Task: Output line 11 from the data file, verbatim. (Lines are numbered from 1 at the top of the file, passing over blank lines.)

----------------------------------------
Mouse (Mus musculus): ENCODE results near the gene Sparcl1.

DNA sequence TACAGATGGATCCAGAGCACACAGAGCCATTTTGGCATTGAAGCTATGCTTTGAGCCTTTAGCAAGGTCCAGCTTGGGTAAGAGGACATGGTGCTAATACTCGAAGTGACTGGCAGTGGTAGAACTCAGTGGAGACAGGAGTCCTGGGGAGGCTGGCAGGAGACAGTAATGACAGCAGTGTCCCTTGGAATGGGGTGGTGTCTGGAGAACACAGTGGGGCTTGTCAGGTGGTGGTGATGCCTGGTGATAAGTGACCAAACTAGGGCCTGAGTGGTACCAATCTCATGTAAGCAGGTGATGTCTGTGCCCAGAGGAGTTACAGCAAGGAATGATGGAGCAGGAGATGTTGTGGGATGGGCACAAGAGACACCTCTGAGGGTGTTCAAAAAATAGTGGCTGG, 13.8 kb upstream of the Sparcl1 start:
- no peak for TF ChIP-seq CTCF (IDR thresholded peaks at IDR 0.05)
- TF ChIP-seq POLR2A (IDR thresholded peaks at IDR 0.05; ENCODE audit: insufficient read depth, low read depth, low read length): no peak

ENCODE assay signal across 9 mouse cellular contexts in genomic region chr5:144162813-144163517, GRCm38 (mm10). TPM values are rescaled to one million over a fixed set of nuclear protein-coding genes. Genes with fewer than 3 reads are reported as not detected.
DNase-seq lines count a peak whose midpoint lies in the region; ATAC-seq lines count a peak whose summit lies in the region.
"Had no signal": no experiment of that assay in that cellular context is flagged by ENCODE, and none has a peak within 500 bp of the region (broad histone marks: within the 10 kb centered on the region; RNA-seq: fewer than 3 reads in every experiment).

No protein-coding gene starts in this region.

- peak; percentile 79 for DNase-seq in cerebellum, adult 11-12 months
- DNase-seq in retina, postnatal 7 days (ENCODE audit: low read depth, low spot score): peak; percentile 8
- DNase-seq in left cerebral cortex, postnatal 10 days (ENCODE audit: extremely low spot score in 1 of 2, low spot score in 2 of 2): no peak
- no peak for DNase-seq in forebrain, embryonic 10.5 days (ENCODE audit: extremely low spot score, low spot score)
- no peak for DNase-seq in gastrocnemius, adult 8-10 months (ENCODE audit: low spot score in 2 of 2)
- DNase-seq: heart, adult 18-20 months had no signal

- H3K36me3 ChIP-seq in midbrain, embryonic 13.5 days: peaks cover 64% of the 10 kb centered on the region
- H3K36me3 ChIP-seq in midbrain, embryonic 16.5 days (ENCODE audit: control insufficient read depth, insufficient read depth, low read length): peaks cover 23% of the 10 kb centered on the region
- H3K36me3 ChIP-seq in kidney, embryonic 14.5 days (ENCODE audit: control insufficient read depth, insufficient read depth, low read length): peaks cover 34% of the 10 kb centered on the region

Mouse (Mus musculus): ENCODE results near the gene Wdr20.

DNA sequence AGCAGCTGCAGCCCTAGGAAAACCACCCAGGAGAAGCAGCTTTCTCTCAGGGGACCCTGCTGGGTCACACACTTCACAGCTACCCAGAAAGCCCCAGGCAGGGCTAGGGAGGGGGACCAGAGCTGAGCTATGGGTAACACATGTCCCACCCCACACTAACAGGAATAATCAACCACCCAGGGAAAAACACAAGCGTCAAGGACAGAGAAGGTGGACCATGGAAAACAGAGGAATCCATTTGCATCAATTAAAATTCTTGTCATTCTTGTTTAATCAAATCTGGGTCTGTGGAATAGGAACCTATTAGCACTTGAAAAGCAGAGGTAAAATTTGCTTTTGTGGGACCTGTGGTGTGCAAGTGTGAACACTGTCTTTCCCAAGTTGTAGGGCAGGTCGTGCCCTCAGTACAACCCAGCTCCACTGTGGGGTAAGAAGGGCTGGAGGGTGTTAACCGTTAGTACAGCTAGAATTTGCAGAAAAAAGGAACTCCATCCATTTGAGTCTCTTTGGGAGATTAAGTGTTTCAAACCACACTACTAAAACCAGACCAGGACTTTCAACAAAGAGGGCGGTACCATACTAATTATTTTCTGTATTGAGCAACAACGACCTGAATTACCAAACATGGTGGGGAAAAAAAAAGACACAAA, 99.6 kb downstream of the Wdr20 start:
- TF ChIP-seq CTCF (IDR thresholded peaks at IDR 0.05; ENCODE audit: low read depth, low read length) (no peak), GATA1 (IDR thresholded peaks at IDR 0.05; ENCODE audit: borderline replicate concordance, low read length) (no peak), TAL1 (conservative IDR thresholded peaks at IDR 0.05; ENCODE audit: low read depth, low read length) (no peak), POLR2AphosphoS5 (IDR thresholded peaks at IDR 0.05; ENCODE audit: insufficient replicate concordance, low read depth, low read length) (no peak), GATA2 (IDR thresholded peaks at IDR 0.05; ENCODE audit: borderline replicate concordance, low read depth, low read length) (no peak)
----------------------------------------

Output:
- DNase-seq in left cerebral cortex, postnatal 10 days (ENCODE audit: extremely low spot score in 1 of 2, low spot score in 2 of 2): no peak